Rule no.1788. If a part of the capital is lost in trade etc., a person can deduct the lost amount from the profit made before said loss.

Rule no.1789. If something else other than capital is lost from his wealth, he cannot procure it from the profit made by him. However, if he needs that thing during that very year, he can procure it from the profit made by his work.

Rule no.1790. If a person does not make any profit throughout a year and borrows money to meet his expenses, he cannot deduct the borrowed amount from the profit made by him during the succeeding years. Also, if he borrows money in the beginning of the year to meet his expenses, and makes profit before the year ends, he cannot deduct the borrowed amount from his profit, except if he had borrowed the amount after earning the profit. However, in the both cases mentioned above, he can pay his debt from the profit made during the year, and that part of the profit will not be liable for Khums.

Rule no.1791. If a person takes a loan to increase his wealth or to purchase a property which he does not need, he cannot repay that loan from the profit earned during that year. However, if the loan taken out by him, or the thing purchased with it, is lost, he can pay the loan out of the profit made by him during that year.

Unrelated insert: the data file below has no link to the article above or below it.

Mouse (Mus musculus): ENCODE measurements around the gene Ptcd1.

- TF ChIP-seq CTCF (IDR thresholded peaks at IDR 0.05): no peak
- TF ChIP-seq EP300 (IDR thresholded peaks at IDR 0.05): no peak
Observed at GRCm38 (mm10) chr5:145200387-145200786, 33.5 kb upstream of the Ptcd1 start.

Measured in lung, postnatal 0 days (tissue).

Rule no.1792. A person can pay the Khums of the thing from itself, or he can also pay money equivalent to the value of the Khums for which he is liable. However, if he wants to pay from another commodity, it is problematic; he cannot do so without the permission of a qualified jurist.

Rule no.1793. If a person becomes liable for Khums and he has not paid it although a year has passed, and also does not intend to pay it, he cannot have any discretion over that property. In fact, as an obligatory precaution, the position is the same (i.e. he cannot have any discretion over the property) even if he intends to pay Khums.

Rule no.1794. A person who owes Khums cannot take responsibility for it, i.e. treat himself to be the debtor of those entitled to receive it, and use the entire property. If he uses that property and it is lost, he should pay Khums on it.

Rule no.1795. If a person who owes Khums makes a compromise with the qualified jurist and takes responsibility for it, he can appropriate the entire property, and the profit he earns from it after the compromise belongs to him.

Rule no.1796. If one partner pays Khums on the profit made by him, and the other partner does not pay it, and he (the other partner) offers the property on which Khums has not been paid by him in the next year as share of his capital, the first partner who has paid Khums can have the right of disposal over that property.

Rule no.1797. If a minor child owns some capital, and profit accrues on it, it is not obligatory upon him to pay the Khums when he attains puberty.

Rule no.1798. If a person acquires wealth from another person and doubts whether or not he has paid Khums on it, he can have discretion over it. In fact, even if he is certain that the other person has not paid Khums on it, he can have the discretion over it.